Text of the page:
High school junior Cole P. Anderson has worked for years to improve his game in the hopes of joining an elite men’s basketball program like Harvard’s. But as it shuts down sports nationwide, the coronavirus outbreak has disrupted his and many other athletes’ plans.
Anderson, who has communicated with Harvard’s coaching staff about prospectively playing for its program, will not be able to tour Harvard’s campus or meet with Harvard players and coaches this spring due to a rule passed earlier this month by the National Collegiate Athletics Association that prohibits all in-person recruiting until April 15 due to the public health crisis.
The Fresno, Calif. native said not being able to visit Harvard makes it difficult for him to know what it would be like to attend the College.
“It’s hard for me because Harvard’s so far away from where I live, so I don’t have really an idea of what it’s like there,” he said.
As a result of the NCAA’s rule, this spring thousands of high school athletes across the country will not tour campuses or meet with coaches — information-gathering events that help student-athletes decide where they want to go to further their academic and athletic careers.
Though prospective student-athletes go through Harvard’s admission process in the fall of their senior year of high school, many settle on a dream program months in advance.
Another high school junior who has communicated with Harvard men’s basketball, who requested anonymity because of the confidential nature of the recruiting process, said the moratorium on in-person recruiting does not affect his desire to play basketball at Harvard.
The student said he would like to attend a college that is both academically rigorous and athletically competitive. Despite the missed chance to visit Cambridge this spring, he said he does not need to go on an official visit to know that Harvard boasts strong academics as well as one of the top basketball programs in the Ivy League.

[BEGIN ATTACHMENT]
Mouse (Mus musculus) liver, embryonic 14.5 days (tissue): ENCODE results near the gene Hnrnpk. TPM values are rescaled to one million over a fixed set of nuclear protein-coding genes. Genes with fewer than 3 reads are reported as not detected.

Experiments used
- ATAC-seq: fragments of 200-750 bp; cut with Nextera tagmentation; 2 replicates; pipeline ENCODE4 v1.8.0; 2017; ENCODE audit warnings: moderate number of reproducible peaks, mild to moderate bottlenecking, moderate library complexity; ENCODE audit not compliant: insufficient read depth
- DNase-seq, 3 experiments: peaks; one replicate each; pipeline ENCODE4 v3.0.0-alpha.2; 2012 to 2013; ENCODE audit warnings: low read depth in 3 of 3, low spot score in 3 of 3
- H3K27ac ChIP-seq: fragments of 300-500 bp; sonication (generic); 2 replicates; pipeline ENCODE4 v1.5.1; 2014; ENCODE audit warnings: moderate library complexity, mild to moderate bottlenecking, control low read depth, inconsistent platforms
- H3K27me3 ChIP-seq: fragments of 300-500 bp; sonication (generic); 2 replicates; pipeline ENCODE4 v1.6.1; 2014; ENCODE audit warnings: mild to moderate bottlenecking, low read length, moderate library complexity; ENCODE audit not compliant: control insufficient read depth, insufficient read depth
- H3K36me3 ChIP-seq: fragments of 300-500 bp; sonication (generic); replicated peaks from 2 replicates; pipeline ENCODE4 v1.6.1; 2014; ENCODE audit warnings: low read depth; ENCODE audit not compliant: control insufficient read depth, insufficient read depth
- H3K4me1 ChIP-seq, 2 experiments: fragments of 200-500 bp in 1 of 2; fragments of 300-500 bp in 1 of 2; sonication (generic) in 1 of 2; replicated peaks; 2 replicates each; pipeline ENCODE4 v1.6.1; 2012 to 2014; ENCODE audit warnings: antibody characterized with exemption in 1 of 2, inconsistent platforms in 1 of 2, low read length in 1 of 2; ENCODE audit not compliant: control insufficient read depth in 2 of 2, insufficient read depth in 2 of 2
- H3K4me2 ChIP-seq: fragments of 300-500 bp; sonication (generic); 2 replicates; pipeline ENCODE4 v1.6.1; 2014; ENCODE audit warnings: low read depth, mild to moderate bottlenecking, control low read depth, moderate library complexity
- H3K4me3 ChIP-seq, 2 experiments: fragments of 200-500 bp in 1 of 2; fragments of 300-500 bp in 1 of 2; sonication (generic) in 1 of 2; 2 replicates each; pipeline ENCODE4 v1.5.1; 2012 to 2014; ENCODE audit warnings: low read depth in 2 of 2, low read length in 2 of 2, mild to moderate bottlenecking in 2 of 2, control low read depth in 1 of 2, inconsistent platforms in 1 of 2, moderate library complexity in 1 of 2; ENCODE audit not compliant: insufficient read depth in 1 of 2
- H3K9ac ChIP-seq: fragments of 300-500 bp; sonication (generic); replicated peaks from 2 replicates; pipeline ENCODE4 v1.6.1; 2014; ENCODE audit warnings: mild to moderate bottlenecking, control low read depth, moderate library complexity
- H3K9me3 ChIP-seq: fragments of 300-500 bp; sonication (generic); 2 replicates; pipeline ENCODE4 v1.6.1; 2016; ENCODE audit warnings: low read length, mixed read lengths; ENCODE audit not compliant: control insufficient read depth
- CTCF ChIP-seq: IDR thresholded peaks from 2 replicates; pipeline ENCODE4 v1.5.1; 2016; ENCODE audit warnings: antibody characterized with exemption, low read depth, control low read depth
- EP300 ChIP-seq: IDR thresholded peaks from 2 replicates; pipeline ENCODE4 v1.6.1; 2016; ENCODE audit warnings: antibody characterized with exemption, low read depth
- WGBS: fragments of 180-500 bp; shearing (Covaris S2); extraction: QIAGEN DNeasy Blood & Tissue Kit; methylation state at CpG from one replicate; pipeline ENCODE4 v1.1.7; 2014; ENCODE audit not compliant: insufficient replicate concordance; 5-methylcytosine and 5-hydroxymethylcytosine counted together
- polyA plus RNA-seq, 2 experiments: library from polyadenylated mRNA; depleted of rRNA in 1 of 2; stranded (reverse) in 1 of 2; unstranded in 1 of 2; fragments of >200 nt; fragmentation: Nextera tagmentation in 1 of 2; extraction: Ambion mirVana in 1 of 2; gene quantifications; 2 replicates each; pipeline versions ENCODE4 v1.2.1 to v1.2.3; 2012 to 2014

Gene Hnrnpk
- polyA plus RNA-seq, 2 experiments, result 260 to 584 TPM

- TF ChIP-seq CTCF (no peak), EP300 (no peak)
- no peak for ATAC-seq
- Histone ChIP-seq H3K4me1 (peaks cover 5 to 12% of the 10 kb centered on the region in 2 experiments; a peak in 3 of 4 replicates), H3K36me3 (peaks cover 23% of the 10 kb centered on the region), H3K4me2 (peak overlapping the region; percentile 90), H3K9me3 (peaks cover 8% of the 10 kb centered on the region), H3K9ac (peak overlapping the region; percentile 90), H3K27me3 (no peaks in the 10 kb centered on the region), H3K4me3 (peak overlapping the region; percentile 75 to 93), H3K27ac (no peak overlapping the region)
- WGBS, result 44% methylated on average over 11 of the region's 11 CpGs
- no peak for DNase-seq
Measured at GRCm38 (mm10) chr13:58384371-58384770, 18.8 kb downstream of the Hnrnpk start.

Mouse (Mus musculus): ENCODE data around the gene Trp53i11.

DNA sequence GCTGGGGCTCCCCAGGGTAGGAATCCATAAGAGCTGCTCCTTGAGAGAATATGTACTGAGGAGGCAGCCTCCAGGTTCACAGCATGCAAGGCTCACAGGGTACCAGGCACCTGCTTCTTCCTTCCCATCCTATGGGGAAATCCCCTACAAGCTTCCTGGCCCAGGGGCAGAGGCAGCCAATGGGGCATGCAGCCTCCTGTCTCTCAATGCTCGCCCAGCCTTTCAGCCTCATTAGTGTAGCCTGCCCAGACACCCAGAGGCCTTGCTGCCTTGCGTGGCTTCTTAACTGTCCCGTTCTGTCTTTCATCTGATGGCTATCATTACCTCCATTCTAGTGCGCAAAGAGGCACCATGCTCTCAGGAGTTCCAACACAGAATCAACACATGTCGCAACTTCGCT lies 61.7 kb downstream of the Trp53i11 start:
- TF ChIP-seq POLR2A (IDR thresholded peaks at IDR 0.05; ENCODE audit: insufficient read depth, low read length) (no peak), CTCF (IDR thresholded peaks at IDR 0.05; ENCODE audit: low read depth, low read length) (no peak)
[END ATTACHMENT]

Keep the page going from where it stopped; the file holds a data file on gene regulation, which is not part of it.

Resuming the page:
Still, recruiting visits can have value. Harvard women’s basketball coach Kathy T. Delaney-Smith said she believes athletes who have joined her program valued in-person recruiting events.
“They care about the name of Harvard, but they care more about the relationships that their instincts tell them they’re gonna have with the coaching staff and with players and that’s not going to be easy for them to figure that out,” she said.
Delaney-Smith called recruiting during the global pandemic “the great frontier.”
“There’s a lot of unknowns,” she said. “From our vantage point of having to evaluate them, we know who we want. It’s their job to figure out the differences between all their choices. And that vehicle’s been taken away.”
Delaney-Smith said her program is coming up with new ways to connect with recruits. The team unveiled a social media campaign that spotlights different aspects of the program each day, including “Takeover Tuesdays” where student-athletes post videos capturing a day in their life to the team’s official Instagram account. Delaney-Smith also said she has recently spoken on the phone with all of her recruits and is considering conducting virtual home visits on Zoom.
Some recruits are also trying to familiarize themselves with different schools from afar. Anderson said he is researching different schools’ programs and their student life online.
Since the pandemic has brought nearly all athletic competitions across the world to a halt, Anderson added that he hopes he can showcase his talent in front of scouts again soon.
“Everyone works all year round just for this certain time period of their career, and this is going to be my last [Amateur Athletic Union] season to really prove myself to all these coaches,” he said. “So I’m just hoping that I can keep — that I can get on the court one last time and show what I’ve been working for.”
—Staff writer Ema R. Schumer can be reached at email@example.com. Follow her on Twitter @emaschumer.